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A Christmas tree?

For most of my life, my family had a real Christmas tree, generally a pine tree planted by my dad, or a branch cut from one. For me the smell of the freshly cut pine was always a big part of Christmas. When my parents got too old to host Christmas, my sister and I took it in turns, but hating the dropped needles of the real tree, she bought a fake one made of fibre optic strands that reflected many colors. Pretty enough, and no needles but none of that magic, evocative pine fragrance. When it was my turn, of course, I continued to have a real tree, sometimes a branch from the trees that Dad planted, sometimes a bought tree.

But many of my childhood Christmases were spent beside the beach, and though we did have a real tree either at my grandparents’ home nearby, or once in the annex of the caravan, the beach is the strongest memory. It’s a bit of an Aussie tradition, and the photo of this little driftwood tree is a wonderful reminder of those days. 

I had a chuckle this morning at an article about bad Christmas trees. It’s here.

I wish now I’d taken Mum and Dad’s boxes of decorations, but they were stolen by thieves — along with a heap of other things. Stinkers! I gather that beautiful antique Christmas ornaments are worth something. For me, they involved priceless memories.

These days, with no family closer than a thousand kilometres away, I don’t make such a big deal of Christmas. My gatherings are of friends, not family. I still have a tree of sorts, but a teensy tiny one. This was the smallest yet — a sprig in an old glass inkwell, and yes, that’s a match box beside it.  I’ve also used bunches of twigs, sometimes spray painted silver, and hung small paper ornaments from them. 

I  love making things, and have a pile of hand-crafted ornaments that I’ve made — quite a few from paper, and easily made. If you’re interested, I’ll share some, along with instructions for making them.

I have two gatherings planned, the first in my new house. One is for a small group of friends — we’ve been meeting for dinner and cards for decades. That will be a reasonably traditional dinner. And on Sunday I’ve got some of my old school classmates coming, and that will be a surprise, as it’s “bring a plate” — which I think is a bit like an American “potluck.” But I’m not sure how much Christmas decorating I’ll do. I’ll keep you posted. I’m always interested in what other people do and eat at Christmas, so feel free to share yours.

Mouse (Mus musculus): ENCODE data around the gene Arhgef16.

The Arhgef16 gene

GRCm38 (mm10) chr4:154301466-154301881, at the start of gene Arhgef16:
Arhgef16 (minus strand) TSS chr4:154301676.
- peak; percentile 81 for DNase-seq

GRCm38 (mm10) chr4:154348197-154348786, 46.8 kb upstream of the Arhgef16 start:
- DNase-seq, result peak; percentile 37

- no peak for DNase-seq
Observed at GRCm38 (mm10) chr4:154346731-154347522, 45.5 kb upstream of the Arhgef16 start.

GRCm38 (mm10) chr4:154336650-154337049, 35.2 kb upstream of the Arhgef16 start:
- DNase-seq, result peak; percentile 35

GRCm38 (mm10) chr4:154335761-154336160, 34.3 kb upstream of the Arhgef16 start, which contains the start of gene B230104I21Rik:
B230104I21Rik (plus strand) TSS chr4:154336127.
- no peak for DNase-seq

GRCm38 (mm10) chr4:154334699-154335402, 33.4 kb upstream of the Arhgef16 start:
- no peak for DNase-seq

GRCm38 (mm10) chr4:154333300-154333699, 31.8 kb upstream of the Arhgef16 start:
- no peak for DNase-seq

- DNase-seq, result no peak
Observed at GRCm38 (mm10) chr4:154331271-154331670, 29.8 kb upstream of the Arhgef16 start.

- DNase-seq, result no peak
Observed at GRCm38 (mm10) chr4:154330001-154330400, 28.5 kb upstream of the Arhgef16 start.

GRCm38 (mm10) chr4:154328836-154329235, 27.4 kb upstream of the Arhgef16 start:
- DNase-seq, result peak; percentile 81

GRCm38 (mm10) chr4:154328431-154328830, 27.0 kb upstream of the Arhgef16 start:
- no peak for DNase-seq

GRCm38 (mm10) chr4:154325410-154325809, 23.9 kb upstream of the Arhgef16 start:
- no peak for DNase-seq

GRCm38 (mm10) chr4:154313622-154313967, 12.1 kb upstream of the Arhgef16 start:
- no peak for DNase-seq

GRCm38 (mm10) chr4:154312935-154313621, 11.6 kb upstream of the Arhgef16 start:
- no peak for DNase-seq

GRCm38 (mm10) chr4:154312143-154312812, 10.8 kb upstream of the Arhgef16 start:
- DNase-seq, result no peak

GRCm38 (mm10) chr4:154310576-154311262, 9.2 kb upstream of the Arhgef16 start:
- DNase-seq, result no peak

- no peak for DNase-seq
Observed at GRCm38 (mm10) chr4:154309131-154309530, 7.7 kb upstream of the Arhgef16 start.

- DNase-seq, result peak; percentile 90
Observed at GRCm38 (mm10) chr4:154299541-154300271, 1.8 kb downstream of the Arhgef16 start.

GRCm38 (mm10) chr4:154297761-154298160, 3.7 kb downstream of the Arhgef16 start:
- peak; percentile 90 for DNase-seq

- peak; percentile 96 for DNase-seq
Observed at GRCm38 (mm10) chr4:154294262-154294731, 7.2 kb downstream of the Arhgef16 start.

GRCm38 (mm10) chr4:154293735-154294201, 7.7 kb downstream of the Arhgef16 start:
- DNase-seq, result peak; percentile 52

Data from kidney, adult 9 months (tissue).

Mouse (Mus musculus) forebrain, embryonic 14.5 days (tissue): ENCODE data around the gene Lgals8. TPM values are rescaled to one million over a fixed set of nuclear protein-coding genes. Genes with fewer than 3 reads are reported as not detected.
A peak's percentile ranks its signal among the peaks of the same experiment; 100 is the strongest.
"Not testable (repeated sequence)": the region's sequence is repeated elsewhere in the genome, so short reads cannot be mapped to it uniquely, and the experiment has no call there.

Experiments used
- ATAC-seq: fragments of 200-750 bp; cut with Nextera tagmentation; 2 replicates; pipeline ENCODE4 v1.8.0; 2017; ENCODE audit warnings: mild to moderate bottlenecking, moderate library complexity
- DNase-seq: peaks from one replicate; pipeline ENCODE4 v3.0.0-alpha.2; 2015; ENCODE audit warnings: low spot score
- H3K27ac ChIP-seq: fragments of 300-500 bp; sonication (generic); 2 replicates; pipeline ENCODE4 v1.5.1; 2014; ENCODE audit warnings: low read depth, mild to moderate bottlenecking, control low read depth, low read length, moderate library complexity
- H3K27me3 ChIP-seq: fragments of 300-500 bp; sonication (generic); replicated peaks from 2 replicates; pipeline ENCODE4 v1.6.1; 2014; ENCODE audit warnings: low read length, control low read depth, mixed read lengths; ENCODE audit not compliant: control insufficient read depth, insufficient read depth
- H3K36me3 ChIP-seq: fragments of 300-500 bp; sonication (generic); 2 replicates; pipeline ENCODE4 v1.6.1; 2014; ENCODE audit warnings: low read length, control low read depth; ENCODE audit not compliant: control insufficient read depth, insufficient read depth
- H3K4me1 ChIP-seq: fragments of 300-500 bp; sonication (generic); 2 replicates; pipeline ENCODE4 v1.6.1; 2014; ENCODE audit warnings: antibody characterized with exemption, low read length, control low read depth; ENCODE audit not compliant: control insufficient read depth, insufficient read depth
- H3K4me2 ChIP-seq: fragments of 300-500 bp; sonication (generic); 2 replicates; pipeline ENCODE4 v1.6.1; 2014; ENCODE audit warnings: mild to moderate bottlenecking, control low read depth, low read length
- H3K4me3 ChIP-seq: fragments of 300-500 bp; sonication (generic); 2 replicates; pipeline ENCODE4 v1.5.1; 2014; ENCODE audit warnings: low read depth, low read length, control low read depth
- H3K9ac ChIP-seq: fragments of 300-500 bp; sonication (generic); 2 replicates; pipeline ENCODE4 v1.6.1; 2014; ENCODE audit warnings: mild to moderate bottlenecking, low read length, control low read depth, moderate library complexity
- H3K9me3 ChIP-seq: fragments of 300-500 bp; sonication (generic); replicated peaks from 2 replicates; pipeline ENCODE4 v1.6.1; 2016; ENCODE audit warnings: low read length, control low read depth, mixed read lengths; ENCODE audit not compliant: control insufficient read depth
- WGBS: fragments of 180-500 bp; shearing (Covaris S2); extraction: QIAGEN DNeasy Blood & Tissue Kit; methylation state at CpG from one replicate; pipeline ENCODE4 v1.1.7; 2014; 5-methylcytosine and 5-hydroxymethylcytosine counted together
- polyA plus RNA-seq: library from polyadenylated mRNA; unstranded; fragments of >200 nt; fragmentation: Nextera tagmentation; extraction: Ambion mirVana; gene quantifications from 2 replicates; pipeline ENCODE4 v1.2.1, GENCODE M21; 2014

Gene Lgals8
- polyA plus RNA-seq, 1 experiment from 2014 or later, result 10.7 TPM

New Bookshelves

My new bookshelves are done!  

I wanted them dead plain with extra shelves. And white because a) there’s already a lot of wood in the room and b) it would be hard to match. Plus c) it was cheaper. <g>

I’m so happy with them — the shelves are  adjustable and very easy to change. They’re studier than my old shelves, too. 

The guy got here at 7am and was all done by 9.30am. (And I finished writing a scene.) He did  a nice clean job. And he was very nice — he even gave Milly a treat because she’d been so quiet and good, sitting by the table on her leash, watching.

I won’t be arranging the books any time soon — I have to finish writing my current book first. And then there will  have to be a massive culling, because I had two walls of books in my old house and now I have just one. I also had a number of big stand-alone  bookshelves, but I’m only keeping three. I’m giving the rest (the two biggest plus one other) to charity. They’re sitting on the veranda ready for someone to take them away.

Once I have my study set up, I’ll share a photo, but it won’t be for ages.

An English Afternoon Tea

I have a writer friend visiting me at the moment (see previous post) and yesterday we drove down the coast to visit another writer friend who has recently moved into a flat near the beach. She instructed us to bring nothing — not even flowers — which is very hard to do. It just feels wrong, doesn’t it, to visit without bringing anything, but she was adamant so we decided to be obedient.

Her flat is lovely and she’s arranged it all beautifully, and though she said she still had heaps of stuff in boxes, there was no visible evidence of it (unlike my place).

She’s English, and she put on an English afternoon tea for us. It was delicious, as you can infer from this photo. The little finger sandwiches were cucumber and smoked salmon, egg and lettuce, and chicken and avocado and they were very very yummy. I almost never buy white bread and I’d forgotten how delicious little sandwiches made with fresh white sliced bread can be. 

She’d also made scones and there were two alternatives — the classic delicious Devonshire cream tea (scone + jam + cream) and one I hadn’t heard of, the devil’s cream tea — (cheese scones + chilli jam + philadelpia cream cheese.) Of course I had to have one of each, and while the devil scones were very tasty, Devonshire will remain forever my favorite. As well, there were little tarts, and macarons, but I was so full of finger sandwiches and scones I didn’t have any. The tea, served in elegant tea cups, was smoked Earl Grey, which I hadn’t had before and was lovely.  And the Royal Jubilee plates were a gorgeous touch —  her sister in England had sent her these.

It was a lovely afternoon, with lots of writer talk and stories and laughter, and a walk along the beach to finish. Strangely when we got home that evening, my visitor friend and I weren’t terribly hungry, so it was just salad for dinner.